Burundi’s Massive Elephant in the Room…

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Burundi has nearly doubled in size since I arrived here in 1999.

Clearly, that’s incorrect, but I make that absurd statement to highlight the horrific implications of the undeniable fact that whilst Burundi’s landmass has not changed in the last 17 years, it’s population has indeed nearly doubled. It was 6 million back then, and now it is approximately 10.5 million.

That, in a nutshell, is Burundi’s elephant in the room. That has a lot to do with why we are the hungriest country in the world. That is a major reason we are experiencing instability.


The average fertility rate (children per woman) in Burundi is 6.3. 90% of Burundians live off the land. So imagine that my grandfather had one acre to cultivate and live off. He had six children, so his three sons (sadly by law daughters don’t yet benefit), including my Dad, inherited a third of an acre to produce food to survive on. And now I and my two brothers will inherit a ninth of an acre – which is simply impossible to live off, so we are destined to die of starvation, live in extreme poverty, or fight (and kill, as is now sadly common) each other for rights to the land.

Burundi has enough land to produce food for 3.3 million people. For the rest, it depends on aid, or the people simply starve.

I think of Jacques, whom I employed as our day guard. I paid him three times as much as others in his position down our street. His wife is 26-years-old, and already has four children. When I discussed with him whether it was wise to have more children, he said: “God will provide.” Jacques doesn’t believe in birth control or family planning. So his wife has time for another half dozen children. He usually asked for his salary by the 20th of each month, because his money had run out by then. And he was far better paid than many others. How do people survive here…?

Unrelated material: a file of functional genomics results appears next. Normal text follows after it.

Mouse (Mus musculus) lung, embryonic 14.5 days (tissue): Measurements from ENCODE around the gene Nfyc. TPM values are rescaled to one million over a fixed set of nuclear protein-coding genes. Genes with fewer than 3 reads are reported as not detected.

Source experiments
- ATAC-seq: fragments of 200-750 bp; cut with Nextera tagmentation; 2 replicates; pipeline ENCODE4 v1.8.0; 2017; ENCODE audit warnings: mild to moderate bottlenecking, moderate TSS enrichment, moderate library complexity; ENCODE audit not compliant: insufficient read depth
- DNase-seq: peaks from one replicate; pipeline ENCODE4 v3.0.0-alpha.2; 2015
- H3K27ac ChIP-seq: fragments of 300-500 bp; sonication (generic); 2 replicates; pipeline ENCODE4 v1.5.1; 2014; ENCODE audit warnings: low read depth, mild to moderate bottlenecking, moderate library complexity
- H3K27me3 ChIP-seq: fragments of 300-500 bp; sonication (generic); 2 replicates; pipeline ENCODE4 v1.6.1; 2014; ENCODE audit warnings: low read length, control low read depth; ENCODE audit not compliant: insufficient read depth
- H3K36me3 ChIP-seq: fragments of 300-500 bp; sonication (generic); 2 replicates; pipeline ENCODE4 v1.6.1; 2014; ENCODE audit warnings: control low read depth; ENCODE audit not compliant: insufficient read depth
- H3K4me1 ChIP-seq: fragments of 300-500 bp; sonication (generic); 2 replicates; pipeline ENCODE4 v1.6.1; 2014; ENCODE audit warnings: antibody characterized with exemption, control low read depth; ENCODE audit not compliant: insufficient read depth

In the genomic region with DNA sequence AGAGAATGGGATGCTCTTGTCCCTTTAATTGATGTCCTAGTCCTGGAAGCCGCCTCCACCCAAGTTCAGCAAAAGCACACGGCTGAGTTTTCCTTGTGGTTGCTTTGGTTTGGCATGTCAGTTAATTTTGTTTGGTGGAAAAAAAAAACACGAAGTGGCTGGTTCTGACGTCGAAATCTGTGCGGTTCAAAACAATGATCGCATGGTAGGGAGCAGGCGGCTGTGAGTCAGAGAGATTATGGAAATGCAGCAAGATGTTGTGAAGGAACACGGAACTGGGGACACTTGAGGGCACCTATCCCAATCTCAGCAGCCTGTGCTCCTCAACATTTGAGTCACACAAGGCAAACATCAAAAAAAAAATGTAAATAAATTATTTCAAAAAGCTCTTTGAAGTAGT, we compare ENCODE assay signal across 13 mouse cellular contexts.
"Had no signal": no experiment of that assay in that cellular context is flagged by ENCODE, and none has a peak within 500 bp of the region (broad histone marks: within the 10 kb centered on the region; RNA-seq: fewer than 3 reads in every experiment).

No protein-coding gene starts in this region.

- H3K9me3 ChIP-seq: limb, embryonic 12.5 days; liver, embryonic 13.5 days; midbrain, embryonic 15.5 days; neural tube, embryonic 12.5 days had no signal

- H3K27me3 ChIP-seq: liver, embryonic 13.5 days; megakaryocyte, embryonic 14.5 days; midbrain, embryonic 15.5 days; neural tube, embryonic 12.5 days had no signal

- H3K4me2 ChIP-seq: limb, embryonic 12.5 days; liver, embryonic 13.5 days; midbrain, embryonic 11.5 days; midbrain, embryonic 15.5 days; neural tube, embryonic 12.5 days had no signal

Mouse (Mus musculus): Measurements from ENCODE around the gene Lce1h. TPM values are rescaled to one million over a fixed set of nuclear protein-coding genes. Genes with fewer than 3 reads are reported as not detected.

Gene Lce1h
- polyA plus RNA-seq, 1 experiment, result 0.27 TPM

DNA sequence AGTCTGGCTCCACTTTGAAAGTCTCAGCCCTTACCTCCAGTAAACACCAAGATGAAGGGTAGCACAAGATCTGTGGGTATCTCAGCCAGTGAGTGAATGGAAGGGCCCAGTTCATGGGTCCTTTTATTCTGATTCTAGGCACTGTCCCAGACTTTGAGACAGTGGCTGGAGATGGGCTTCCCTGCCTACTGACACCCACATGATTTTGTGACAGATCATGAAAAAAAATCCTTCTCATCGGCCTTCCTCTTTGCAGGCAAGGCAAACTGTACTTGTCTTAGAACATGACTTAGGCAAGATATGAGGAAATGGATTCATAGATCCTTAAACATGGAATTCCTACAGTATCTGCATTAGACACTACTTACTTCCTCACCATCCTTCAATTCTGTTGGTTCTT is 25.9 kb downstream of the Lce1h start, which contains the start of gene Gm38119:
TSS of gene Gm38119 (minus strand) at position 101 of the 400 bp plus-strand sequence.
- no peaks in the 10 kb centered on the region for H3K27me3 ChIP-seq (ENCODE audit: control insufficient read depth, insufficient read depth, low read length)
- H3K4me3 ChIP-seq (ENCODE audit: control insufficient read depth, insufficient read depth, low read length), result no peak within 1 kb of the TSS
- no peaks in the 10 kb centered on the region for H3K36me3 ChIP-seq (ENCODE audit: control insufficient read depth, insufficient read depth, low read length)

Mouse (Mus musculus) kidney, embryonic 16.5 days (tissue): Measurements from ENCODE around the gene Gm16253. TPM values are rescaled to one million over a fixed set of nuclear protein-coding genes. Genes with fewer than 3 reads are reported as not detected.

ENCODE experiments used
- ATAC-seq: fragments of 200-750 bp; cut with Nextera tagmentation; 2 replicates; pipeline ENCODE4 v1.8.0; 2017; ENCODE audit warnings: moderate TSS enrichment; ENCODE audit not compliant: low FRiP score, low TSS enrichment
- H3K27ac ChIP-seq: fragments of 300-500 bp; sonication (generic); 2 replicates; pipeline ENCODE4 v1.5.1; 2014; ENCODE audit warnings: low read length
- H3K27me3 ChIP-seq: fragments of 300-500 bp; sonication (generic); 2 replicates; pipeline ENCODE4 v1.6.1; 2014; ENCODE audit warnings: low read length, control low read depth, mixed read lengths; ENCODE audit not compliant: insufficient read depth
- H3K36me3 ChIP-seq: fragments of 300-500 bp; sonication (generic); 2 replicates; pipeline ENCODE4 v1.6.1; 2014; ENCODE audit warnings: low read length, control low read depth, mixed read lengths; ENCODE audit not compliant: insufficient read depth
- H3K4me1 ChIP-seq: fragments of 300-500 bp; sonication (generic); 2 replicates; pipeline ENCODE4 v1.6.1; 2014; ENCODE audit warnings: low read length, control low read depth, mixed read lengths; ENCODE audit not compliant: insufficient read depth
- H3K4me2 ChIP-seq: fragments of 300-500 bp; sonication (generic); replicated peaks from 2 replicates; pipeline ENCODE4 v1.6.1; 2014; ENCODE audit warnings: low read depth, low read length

The answer is that many don’t, or they do in misery. We have the highest malnutrition rate in the world. So most new lives are destined to be lived out in chronic poverty. I want to celebrate new babies with my friends, and of course I do, but what kind of a life are they being prepared for?

As a follower of Jesus, it’s all the more frustrating because Christians are amongst the biggest obstacles to addressing this issue. Burundi is predominantly Catholic, whilst the biggest Protestant denomination is Pentecostal, and both of these groups think contraception is sinful. But surely it’s better to have quality of human life, not quantity of human flesh? God can ‘bless’ us with more children but he’s not given us more land. He told us to fill the earth – not to over-fill it. So it must be better to have children by loving choice rather than by unplanned ‘accident’. Ultimately, we have not inherited the earth from our grandparents, we have borrowed it from our grandchildren.


As Christians we are meant to love our neighbour – and that includes our future neighbours in Burundi. So loving them requires – inter alia – as many parents as possible to embrace family planning willingly, to ensure there are not too many of them, such that a halfway decent life becomes possible. It is of absolute necessity that courageous decisions are made to help lower Burundi’s fertility rate. It will require cooperation and funding from family planning agencies, and also committed leadership and endorsement from the Government. Difficult, but not impossible. Mexico, Sri Lanka, Thailand and Iran are some examples of countries who managed to reduce their Total Fertility Rate within a decade to close to two, and they did it by their respective governments recognising the population-poverty connection and removing the barriers to fertility planning.

I’m aware this is a controversial topic, that it’s very complicated, and that it’s justabout the last thing on decision-makers’ minds right now in the current crisis. Some Burundians reading this, as well as others, might question my credentials in broaching the subject. I’m not writing as an expert or a theologian. I’m simply devastated by the poverty, hunger and desperation that surround me right now in Burundi. And all the other problems we are dealing with in this precious nation spring off the back of this great big elephant. God help us!

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